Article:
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As the German Dax witnessed what seemed a catharsis of selling from depressed football fans that sank the Dax more than 1.5% following an early German exit from the World Cup, it became clear from the early going that US indices that have nothing to do with this (the US did not make it to the World cup this time), would not be left to follow suit...  So, a technical rebound was in order… and the S&P closed +0.6% higher with slightly higher gains for the Nasdaq.

Besides a refusal to follow European shares lower, sentiment was boosted by a rally in EM currencies, led by a 2% gain in MXN. Mexican stocks and bonds rallied and the peso posted its biggest one-day gain in more than a year amid growing conviction that the expected landslide victory for Left-leaning Andres Manuel Lopez Obrador will be better received by the market than feared and also on the expectation that the central bank will be there to respond to emerging circumstances ‪on July 1st.‬ RUB and ZAR gained 0.5% while most others added small gains as well while India remained decisively weaker (mostly on higher oil prices).

Nurturing a relief rally yesterday was also a quiet (even boring) Presidential twitter feed (it always and only turns quiet after a big equity market selloff such as the one seen on Wednesday until US markets which should be preferred to all others return for all reasons except valuation, return to fresh highs again). The dollar  was mostly unchanged vs. its G7 counterparts. The announcement that US banks had passed US stress tests (except foreign Deutsche Bank of which the news that it made it to a …confidential list of stocks watched by the Fed was made public a couple of weeks ago, accelerating DB share price underperformance) gave the sector a boost. There is no sector in the US that would not be supported by a reduction of the share count and so shortly after the publication of their stress test success, major US banks barely waited for the closing bell to announce share buyback programs, each and every one of them it seems. Goldman announced it was authorized to buy back USD6.3bn worth of shares and to raise its dividend to 85 cents from 80cents; Capital One will buy back USD1.2bn; Wells ‪Fargo‬ was authorized to buy back USD24.5bn worth of shares and to increase its dividend by 10%; JPM was authorized to buy back USD20.7bn of shares and to increase its dividend by 42%; American express was authorized to buy back USD3.4bn worth of shares and to increase its dividend by 11%. Finally, Citibank was authorized to buy back USD17.6bn of shares and to raise its dividend by 40%. The financial sector seems bound to bounce by another 1% or so which, judging from the after-market action is still a little underwhelming…reflective of as latent defiance towards the financial sector. On that count, US companies brought home only $217bn of their more than $2trn in profits overseas so far, a sign that this year's corporate spending spree on things like buybacks won’t fade any time soon.

Oil continued to rally (+1%) after Washington told its allies (and many friends) to stop all purchases of the country’s crude, while OPEC and its allies bowed to US pressure to raise output and fill the gap. In an interview last week an Oil Minister said that buyers including France’s Total SA and Royal Dutch Shell have already halted purchases. Total’s CEO Patrick Pouyanne said last month that it was unthinkable for any international company to risk being excluded from the U.S. financial system, the penalty for buying Iranian crude beyond ‪Nov. 4‬, Bloomberg reported,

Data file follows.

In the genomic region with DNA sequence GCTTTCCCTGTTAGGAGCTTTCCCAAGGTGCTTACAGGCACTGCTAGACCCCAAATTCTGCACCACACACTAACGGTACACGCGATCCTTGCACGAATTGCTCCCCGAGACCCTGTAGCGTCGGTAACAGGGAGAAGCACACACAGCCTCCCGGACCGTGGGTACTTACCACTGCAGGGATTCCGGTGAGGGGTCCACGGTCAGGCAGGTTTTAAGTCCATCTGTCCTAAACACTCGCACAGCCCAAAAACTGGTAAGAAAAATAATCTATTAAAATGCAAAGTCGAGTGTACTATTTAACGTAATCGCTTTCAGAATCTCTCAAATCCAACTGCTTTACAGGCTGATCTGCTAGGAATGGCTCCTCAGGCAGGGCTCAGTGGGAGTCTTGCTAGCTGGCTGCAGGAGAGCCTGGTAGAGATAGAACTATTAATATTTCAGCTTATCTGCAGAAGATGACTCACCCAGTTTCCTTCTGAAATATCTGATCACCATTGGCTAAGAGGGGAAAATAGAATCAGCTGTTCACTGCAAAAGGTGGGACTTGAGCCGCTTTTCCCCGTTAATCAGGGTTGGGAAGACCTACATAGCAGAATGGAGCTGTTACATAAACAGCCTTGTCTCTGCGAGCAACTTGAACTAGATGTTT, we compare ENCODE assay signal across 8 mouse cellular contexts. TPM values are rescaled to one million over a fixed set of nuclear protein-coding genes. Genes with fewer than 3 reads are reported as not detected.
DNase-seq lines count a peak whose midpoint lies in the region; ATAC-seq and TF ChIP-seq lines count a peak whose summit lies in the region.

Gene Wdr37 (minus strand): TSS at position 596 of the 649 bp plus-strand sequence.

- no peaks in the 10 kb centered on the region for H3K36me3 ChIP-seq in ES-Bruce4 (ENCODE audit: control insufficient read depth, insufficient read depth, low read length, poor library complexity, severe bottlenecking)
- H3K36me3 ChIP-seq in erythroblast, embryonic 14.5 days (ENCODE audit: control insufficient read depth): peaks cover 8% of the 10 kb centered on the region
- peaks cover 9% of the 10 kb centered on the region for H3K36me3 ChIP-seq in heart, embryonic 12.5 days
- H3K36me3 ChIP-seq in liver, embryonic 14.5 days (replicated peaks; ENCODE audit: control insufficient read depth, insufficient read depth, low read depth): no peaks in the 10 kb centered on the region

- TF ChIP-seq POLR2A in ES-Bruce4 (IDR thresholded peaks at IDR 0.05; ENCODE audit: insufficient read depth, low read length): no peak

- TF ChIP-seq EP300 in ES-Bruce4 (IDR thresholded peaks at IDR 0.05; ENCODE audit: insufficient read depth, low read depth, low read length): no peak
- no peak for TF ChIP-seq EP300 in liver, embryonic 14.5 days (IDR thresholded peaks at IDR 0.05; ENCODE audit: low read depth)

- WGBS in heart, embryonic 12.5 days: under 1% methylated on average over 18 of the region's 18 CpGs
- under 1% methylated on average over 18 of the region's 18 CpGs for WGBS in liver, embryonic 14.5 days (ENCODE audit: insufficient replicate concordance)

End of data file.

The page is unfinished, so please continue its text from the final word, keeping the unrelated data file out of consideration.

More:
Recent oil price gains and depressed EM assets gave us more reasons to buy more of our preferred oil and gas play (Russia) which benefits from a cheap currency, high yields, little or no fiscal deficit, a large trade surplus, a diversifying economy (which plans to become a world leader in non-genetically modified grain products and which is bound to reap the silk road dividends) that will gain from the unavoidable economic relinkage with Europe (which D. Trump will try to preempt or front run whichever comes first). Russia can also boast a fox minded and strategically orientated (non-bipolar) albeit imperfect leadership, a successful and superior military and last but not least rising gold reserves (built month after month at artificially depressed prices due to Western shenanigans aimed at allowing the flow of physical gold to come in smoothly to meet the inelastic strategic demand of Russia and China inter alia). It is going to be difficult to impose/renew forever sanctions against Russia and in any case most European leaders are done with the endless efforts to demonize Russia (as the President of the European Commission JC Juncker stated earlier this week). Political pressures in Europe starting with the new leadership in Italy, a disillusioned if not faltering US-French leaders’ personal friendship and right wing political forces spreading across Europe can only accelerate a virtuous circle for Russia at this stage and this is likely the reason why D. Trump will now hold a summit with V. Putin as he is bound to be overpowered on this topic amidst the tribulation and side effects of his mercurial trade stance.

Gold  prices were slightly weaker (having fallen 10 out of the last 11 days) although miners were green even as the metals were on their lows.  Gold shed 2% last week while GDX was flat, which, if history is any guide, could be the prelude to better times for gold. 

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